Activities With the Kids – More Work For You?

Having a kid means having to change  your expectations of what a family activity means.  A family activity will usually hark back to what you enjoyed before kids, but their presence will create more work for you and less enjoyment for the activity; it can still be a good time but you have to alter your expectations of the event.

My wife and I have lived in cities with minor league baseball teams – Richmond, Virginia (Braves), Winston-Salem, North Carolina (then Cubs) and Central Pennsylvania (Harrisburg Senators and Reading Phillies).  Our experience is that the games are affordable and fun, and the beer is relatively cheap.  Or at least was cheap.  And we began going again when our hometown gained a franchise four years ago.  But going to a game with small children isn’t the same as without them.  Our first game with the kids was mixed.  We had great seats behind the visiting team dugout, but I spent most of my time with the younger ones in the play area.  The area sat in a raised portion of the venue so that you could overlook the field, but the presence of numbers of children meant that I spent almost of that time monitoring their location and behavior.  I left the game frustrated and annoyed, thinking that it was a waste of money and time, promising myself not to return.

But we did return for several other games that season.  More importantly, we returned with the kids and the experience improved.  As I chatted with my spouse, several things became clear about shared family activities.

  • The activity is how we teach the kids to behave and carry themselves in public settings with a wide variety of people.  If they spend all of their time at Chuck E. Cheese, they’ll never know another level of behavior.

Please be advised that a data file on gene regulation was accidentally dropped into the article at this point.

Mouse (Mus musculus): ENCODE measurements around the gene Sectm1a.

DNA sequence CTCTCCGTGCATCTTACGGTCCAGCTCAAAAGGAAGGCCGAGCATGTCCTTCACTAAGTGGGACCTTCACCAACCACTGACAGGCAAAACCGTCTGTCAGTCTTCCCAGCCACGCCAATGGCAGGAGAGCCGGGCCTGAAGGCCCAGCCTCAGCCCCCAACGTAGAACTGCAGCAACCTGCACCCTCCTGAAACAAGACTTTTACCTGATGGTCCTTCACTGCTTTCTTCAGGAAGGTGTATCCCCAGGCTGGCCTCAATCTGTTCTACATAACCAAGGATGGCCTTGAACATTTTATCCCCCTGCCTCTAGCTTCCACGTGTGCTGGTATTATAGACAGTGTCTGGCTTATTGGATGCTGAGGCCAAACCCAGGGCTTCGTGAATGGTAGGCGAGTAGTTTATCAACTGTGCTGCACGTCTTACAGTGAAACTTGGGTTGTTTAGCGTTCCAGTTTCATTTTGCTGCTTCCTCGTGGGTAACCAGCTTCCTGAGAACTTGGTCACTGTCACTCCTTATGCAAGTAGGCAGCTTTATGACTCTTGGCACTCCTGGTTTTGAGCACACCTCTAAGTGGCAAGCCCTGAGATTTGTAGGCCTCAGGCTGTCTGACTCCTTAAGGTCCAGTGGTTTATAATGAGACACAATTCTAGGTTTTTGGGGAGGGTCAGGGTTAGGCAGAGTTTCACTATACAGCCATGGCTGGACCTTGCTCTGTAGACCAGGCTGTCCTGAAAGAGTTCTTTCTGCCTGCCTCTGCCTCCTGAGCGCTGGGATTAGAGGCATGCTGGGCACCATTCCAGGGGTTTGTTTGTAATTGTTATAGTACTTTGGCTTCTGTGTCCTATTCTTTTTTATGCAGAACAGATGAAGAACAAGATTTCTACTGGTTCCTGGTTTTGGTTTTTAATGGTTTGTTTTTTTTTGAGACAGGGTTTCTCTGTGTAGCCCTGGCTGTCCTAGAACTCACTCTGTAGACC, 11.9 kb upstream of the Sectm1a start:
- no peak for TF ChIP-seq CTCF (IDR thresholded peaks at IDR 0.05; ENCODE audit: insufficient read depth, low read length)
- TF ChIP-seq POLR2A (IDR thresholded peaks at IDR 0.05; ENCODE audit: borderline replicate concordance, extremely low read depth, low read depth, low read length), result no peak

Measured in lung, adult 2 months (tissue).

• The activity is how we pass along our own interests and values, and provides a common ground for those later times when the relationship is strained.
  • The activity provides you the opportunity to see how your child behaves in a public setting and provides some insight on what topics or issues you have to cover with them.
  • The activity provides the child with an opportunity to see a part of you that they won’t see in the home.  Gee, Dad can explain how a knuckler is thrown?  He’s not a complete idiot, after all.

My wife and I spent the evening at a minor league game with six first grade boys and four teenagers.  I monitored the playground, fetched food and drinks and maintained control of a few disciplinary issues.  And I even managed to see one of the home team’s five runs being scored.  And all things considered, I enjoyed myself far more than sitting home nursing an attitude.  I just changed my expectations.

Now I have to adjust my expectation of what constitutes a cheap beer.

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